Slot constraints in India aren’t restricted to Mumbai and Delhi, there is a whole bunch of airports like Ahmedabad, Goa, Pune and more where there is a considerable business traffic and shortage of slots. Air India holds substantial slots at these airports.
However, the biggest head start would be on international routes. With widebody operations of Air India spanning from USA to Australia and holding slots at some of the most congested airports in the world — including New York, Newark, Chicago, London, among others. Vistara is yet to get slots at London Heathrow, while Air India already operates to Heathrow from Mumbai and Delhi. For all one knows, Air India could be worth the multiple pair of slots at Heathrow which Vistara may have to otherwise purchase if it cannot lease.
With Air India regional out of the equation, the fleet of Vistara matches well with that of Air India, including both airlines operating the A320neo powered by CFM. Air India operates the B787-8 Dreamliner while Vistara has the -9 variants on order. Air India operates the B777s in its fleet which are slightly older and can be replaced by the B787-9 for the same mission. While the configurations remain distinct, the integration won’t be a one-day affair and cash can be pumped in to re-configure the aircraft in due course of time based on market demand and deployment needs.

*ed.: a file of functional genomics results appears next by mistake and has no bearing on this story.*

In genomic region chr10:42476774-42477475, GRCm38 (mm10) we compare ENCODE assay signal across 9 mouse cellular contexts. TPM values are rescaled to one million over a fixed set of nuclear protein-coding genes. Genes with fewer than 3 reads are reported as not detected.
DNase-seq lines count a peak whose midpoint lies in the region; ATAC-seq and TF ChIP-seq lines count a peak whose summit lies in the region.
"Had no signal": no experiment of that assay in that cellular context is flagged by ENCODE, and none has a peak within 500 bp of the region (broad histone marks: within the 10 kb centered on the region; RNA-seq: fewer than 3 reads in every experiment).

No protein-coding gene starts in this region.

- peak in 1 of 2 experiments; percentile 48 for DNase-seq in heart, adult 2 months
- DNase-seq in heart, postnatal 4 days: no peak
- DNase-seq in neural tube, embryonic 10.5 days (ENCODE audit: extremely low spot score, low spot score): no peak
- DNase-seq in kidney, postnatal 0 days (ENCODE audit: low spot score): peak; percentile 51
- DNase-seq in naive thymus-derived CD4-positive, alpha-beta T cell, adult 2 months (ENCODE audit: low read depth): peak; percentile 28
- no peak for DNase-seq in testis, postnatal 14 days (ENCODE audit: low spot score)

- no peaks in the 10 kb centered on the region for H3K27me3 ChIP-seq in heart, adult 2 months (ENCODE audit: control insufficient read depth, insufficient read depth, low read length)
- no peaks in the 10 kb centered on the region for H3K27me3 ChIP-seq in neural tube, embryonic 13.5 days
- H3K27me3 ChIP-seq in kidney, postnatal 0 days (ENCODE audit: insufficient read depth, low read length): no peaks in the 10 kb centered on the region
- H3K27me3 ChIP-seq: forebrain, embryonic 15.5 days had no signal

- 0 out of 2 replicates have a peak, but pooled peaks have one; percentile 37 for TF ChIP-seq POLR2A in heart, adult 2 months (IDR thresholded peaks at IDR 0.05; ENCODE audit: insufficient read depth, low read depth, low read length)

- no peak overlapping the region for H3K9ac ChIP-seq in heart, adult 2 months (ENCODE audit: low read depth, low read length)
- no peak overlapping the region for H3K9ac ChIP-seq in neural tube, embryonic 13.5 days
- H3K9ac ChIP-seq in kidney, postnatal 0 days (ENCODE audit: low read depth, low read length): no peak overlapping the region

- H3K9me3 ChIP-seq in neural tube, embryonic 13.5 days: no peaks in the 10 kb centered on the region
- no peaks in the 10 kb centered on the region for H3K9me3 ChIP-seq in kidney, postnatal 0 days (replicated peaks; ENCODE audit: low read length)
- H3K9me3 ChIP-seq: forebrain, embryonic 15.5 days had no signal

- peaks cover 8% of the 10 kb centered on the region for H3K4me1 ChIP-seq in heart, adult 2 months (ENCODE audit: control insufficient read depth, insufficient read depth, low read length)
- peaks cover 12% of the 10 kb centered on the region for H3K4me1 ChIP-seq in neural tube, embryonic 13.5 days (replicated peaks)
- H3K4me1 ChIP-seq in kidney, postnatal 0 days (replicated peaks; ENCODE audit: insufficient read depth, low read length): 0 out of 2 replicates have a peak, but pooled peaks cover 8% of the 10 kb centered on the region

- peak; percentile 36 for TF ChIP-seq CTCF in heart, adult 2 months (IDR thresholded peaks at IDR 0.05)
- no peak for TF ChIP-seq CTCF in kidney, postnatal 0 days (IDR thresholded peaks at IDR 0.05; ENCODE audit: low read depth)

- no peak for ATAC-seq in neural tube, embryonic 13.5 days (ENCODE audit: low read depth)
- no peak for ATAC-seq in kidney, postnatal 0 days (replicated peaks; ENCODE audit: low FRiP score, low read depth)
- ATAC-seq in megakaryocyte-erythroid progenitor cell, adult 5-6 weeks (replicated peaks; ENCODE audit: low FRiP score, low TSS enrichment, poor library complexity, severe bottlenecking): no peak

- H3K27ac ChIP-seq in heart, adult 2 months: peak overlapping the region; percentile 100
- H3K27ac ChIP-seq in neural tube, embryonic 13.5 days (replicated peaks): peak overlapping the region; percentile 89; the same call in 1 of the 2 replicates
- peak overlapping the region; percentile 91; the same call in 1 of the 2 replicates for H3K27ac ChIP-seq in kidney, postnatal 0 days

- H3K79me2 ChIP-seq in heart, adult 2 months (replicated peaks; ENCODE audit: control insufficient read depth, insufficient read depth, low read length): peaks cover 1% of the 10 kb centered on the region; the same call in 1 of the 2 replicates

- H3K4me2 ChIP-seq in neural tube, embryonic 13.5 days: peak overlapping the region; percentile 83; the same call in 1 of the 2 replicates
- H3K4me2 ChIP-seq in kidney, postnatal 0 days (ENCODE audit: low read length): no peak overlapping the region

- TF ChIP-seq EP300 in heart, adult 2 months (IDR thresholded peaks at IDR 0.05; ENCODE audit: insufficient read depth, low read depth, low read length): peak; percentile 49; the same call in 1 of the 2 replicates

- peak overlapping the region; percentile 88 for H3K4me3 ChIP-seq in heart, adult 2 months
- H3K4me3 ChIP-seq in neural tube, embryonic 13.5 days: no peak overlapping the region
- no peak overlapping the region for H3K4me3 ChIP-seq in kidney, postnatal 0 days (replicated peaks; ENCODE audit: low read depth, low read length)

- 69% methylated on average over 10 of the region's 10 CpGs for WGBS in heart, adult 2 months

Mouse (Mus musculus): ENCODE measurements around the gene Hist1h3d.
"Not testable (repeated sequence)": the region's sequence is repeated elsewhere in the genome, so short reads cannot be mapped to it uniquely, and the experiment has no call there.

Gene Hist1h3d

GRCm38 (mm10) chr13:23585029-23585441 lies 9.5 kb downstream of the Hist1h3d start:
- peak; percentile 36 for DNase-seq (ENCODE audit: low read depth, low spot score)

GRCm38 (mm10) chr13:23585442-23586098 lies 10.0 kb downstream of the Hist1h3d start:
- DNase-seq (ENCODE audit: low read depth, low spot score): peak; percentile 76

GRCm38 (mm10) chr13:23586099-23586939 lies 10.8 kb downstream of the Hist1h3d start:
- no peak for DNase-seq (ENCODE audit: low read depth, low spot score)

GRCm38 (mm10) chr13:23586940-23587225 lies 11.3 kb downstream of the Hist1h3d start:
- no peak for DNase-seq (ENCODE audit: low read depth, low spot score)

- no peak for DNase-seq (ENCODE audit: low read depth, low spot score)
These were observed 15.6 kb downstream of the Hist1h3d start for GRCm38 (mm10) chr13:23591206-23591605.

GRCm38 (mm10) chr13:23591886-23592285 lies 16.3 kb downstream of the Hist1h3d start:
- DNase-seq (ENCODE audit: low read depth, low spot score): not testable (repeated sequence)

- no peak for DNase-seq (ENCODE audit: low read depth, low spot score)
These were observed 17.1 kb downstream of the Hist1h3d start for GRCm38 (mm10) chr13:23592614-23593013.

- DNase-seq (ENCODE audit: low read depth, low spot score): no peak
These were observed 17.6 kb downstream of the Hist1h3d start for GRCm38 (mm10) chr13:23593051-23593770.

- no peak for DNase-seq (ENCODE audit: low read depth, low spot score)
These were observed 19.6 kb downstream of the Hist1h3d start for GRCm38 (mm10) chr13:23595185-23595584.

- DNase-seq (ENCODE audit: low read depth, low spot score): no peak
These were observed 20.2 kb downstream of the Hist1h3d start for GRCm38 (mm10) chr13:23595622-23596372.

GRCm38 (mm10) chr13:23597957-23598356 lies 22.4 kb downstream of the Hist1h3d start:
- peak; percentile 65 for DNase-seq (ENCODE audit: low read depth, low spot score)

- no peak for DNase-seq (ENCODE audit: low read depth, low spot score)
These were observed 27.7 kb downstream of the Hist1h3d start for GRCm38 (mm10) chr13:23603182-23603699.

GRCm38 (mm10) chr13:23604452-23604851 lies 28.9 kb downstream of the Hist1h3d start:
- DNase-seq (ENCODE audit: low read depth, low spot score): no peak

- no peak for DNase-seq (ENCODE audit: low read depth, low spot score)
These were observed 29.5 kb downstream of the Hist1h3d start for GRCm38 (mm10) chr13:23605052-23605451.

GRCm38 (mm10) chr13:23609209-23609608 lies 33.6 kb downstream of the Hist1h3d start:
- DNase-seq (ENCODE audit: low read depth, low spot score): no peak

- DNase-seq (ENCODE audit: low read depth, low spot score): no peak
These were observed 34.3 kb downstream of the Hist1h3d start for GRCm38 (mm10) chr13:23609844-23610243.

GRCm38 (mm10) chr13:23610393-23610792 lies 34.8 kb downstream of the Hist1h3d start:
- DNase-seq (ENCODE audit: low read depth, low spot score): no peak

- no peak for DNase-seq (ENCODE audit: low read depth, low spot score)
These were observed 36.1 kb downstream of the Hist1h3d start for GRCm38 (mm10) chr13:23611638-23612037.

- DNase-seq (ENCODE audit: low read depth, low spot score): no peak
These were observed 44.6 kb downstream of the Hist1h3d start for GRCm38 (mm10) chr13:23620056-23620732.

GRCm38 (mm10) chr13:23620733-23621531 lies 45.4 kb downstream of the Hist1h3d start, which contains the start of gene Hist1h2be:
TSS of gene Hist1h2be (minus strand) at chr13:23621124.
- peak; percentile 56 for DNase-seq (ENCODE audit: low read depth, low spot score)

Like any acquisition, challenges galore but if there is anybody who has the scale, ethos and history in India, it is the Tata group. With Air India, it gets a global footprint in full service market along with branding, sales and distribution network which remains unmatched by any Indian carrier.
This is the first installment of a two-part article series. The next one will look at whether the Air India purchase will help Tata group’s low-cost ambitions.